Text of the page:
First, the cold really inflames my hands and feet due to gout. It Hurts like a MF! I don't have a way to make a call of shame if I commute. Commuting was half of my miles late summer / early winter. If I get cold and it is crippling and I still have to get home that day. This might lay me up for anwhere from a couple to many days recovering.


    Second, various studies in various sports report that the safest/fastest way to increase capabilities is intervals. The side benefits of it being most effective in calories per hour, Cardio Vascular improvement, as well as body composition (% body fat to lean body mass). It also gives me a chance to put in the most miles in the time I can ride regardless of weather.




    Taller gearing. HMMM... interesting. Looking at the charts I see that I exceed 100 rpm many more times then intended.
    I will try a higher gear while improving my abitilty/discipline to hold target cadences...




    THANK YOU ALL!
    You've given me a good bit to think on and things to try...

  8. #8
    Senior Member Black wallnut's Avatar
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    Talk to you Dr. about your heartrate. BP meds may be a limiting factor. Are you doing your intervals outside? To work the heart more thus increasing heartrate you need to spin more than mash. Have you tried doing a 20 FTP test? A very important part of interval training is the rest or recovery time between them. over time the work should get faster and the recovery should get shorter. For outside try sprinting from power pole to power pole then rest two, repeat 8-10 times. The workout following do more (9-11), make the pace a bit faster if possible and the rest shorter slightly.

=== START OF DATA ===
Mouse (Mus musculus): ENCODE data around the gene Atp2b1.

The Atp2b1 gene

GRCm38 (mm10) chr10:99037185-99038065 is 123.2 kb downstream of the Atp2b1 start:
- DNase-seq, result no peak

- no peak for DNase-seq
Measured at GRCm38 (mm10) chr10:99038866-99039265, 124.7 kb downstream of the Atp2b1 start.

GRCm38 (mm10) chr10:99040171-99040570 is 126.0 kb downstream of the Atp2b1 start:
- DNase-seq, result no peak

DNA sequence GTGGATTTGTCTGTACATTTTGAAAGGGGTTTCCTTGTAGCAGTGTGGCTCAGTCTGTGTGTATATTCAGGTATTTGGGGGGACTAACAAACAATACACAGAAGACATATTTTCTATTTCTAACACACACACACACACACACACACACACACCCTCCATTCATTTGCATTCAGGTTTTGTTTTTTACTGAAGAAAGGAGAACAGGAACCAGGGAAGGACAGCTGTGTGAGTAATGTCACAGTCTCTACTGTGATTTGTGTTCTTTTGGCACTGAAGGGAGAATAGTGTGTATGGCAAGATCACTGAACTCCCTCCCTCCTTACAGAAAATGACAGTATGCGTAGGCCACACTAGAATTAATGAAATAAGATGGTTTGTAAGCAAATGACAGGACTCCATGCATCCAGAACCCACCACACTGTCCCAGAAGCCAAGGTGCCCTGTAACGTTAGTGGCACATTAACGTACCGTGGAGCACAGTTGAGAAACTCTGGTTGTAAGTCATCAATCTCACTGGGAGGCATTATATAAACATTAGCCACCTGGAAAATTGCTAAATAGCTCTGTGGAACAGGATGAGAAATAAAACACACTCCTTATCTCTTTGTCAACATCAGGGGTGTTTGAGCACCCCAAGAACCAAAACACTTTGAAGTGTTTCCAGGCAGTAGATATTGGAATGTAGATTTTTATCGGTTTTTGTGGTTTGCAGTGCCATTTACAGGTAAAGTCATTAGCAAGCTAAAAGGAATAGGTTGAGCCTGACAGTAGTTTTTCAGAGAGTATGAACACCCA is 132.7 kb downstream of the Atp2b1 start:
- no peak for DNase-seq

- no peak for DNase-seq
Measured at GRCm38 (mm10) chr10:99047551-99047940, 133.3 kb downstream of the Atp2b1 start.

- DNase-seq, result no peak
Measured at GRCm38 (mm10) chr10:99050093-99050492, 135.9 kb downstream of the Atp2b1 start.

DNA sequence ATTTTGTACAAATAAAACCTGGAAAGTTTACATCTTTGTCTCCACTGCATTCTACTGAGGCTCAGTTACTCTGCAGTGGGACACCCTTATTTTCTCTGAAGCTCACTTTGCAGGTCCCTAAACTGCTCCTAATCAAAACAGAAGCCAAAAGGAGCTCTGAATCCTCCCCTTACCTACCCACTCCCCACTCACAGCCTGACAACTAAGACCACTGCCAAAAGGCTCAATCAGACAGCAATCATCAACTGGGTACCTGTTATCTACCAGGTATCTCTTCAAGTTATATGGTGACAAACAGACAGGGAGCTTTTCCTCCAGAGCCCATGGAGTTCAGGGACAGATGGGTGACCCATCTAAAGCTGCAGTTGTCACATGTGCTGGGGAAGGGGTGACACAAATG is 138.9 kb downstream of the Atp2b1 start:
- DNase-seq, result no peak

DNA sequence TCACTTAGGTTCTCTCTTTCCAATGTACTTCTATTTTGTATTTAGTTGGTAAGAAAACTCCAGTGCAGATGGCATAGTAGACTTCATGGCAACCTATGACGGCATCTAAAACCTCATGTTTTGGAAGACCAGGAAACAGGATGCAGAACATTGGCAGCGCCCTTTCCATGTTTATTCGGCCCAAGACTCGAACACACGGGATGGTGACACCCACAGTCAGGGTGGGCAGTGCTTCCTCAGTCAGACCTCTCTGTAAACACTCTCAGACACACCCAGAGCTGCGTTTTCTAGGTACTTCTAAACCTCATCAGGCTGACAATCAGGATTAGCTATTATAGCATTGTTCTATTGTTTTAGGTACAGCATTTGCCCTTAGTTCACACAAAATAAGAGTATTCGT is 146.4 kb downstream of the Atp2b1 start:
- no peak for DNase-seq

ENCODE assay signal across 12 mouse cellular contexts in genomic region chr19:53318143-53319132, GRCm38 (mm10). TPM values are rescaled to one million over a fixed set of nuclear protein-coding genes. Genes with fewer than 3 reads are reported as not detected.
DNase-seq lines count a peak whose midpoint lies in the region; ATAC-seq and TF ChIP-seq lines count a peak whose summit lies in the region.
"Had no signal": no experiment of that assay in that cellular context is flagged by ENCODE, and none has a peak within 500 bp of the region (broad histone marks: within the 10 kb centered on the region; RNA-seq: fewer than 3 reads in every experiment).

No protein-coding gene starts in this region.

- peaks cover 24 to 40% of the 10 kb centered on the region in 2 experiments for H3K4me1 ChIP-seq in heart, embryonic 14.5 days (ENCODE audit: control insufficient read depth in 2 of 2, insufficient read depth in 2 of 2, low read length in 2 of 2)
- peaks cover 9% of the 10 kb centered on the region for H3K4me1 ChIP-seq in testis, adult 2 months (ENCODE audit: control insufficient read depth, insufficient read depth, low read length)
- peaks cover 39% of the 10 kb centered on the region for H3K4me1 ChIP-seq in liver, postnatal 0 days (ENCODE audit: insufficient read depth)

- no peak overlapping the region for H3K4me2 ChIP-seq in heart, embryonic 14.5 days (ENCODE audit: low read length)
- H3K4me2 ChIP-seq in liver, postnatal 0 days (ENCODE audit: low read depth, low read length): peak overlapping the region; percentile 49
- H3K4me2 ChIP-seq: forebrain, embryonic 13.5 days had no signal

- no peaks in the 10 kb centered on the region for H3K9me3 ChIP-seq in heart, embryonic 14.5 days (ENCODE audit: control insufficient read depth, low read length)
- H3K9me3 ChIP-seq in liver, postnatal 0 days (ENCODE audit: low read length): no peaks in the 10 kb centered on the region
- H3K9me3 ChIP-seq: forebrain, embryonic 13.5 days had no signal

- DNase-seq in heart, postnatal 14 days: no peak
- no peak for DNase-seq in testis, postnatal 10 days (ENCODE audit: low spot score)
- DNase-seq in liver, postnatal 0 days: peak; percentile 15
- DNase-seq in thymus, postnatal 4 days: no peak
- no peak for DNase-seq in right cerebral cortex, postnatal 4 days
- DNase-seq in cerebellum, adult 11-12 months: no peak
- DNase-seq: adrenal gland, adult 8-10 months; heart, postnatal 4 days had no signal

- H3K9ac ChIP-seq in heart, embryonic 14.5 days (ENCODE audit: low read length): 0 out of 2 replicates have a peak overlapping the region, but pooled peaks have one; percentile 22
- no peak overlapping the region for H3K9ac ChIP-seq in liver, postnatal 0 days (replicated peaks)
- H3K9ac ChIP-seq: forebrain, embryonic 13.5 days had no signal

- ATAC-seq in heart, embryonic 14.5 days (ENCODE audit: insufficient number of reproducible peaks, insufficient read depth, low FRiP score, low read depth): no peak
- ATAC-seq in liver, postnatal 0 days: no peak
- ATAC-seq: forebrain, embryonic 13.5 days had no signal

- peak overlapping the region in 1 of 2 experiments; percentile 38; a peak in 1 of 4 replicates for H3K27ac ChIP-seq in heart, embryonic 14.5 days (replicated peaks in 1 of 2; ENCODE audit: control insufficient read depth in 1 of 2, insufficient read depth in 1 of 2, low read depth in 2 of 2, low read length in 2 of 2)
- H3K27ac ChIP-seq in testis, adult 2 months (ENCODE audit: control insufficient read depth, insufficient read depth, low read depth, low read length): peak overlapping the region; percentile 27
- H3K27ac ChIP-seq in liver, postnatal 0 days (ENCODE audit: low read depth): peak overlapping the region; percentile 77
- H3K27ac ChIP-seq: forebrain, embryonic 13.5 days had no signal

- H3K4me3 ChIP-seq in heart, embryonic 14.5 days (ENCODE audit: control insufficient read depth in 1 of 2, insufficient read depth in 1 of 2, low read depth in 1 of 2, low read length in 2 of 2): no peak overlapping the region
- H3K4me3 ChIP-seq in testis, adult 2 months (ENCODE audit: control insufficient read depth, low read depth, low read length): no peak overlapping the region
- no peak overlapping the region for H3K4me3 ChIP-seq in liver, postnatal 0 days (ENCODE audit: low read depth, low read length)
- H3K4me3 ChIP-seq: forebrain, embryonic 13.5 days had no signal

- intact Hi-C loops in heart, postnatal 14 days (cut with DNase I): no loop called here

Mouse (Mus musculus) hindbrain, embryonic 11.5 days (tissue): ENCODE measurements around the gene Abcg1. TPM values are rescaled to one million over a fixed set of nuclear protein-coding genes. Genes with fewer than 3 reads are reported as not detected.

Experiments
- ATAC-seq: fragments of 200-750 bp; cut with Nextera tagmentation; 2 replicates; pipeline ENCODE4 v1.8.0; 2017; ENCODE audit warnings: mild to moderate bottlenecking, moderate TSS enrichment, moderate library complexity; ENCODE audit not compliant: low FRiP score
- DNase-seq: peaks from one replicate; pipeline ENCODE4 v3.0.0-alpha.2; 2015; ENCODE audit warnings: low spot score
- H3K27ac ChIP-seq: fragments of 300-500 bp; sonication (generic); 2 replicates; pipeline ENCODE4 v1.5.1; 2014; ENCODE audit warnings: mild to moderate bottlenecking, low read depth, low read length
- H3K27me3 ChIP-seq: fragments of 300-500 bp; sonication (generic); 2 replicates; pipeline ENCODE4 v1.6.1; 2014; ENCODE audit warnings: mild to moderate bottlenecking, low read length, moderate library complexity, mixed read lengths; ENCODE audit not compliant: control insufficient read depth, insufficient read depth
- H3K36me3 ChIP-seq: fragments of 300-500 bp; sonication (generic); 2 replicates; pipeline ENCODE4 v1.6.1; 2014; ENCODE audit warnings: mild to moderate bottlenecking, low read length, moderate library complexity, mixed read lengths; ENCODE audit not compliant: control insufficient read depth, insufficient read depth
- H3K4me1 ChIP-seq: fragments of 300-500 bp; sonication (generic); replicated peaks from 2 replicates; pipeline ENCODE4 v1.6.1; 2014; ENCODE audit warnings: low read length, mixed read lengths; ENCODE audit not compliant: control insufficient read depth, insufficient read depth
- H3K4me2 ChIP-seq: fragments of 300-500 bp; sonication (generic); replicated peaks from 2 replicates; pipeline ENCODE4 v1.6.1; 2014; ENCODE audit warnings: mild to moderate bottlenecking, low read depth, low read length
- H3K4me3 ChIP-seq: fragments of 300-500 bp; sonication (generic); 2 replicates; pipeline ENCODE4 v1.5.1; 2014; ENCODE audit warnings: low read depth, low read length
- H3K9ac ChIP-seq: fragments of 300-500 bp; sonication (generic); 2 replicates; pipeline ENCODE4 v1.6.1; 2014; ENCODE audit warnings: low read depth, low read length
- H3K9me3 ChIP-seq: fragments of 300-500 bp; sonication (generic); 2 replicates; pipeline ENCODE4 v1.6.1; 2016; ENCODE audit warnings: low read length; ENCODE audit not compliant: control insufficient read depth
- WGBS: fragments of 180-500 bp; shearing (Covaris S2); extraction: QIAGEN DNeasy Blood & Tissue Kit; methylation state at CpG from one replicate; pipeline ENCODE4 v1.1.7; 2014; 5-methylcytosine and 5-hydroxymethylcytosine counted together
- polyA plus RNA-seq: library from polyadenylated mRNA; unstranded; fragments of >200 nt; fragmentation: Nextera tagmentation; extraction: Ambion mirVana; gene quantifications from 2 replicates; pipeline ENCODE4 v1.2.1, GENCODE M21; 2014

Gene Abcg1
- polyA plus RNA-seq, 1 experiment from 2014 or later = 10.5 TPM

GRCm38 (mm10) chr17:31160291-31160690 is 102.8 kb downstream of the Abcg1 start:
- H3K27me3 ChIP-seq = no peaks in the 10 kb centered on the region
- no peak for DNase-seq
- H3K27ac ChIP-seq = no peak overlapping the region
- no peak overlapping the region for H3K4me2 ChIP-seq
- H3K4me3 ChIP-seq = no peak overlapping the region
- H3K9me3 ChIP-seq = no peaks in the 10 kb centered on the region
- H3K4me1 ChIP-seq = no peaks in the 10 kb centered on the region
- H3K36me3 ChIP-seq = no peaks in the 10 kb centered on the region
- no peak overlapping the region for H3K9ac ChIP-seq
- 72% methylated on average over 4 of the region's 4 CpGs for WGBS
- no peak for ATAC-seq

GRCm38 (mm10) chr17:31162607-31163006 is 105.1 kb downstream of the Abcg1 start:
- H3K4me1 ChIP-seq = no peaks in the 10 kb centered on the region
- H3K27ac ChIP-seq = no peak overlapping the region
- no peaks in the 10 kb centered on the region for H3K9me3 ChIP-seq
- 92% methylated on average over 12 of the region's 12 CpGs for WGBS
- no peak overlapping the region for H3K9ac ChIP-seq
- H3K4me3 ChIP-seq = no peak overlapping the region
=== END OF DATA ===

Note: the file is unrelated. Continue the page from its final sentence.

Mark

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    Intervals are great... once you reach a certain level of fitness. Are you sure you're there?

    If you want to push your heart-rate higher extend the length of your interval and/or reduce the amount of recovery time between intervals. Remember: there are a million different types of intervals. You don't say what type you're doing. Again: are you sure your workout is appropriate for your goals?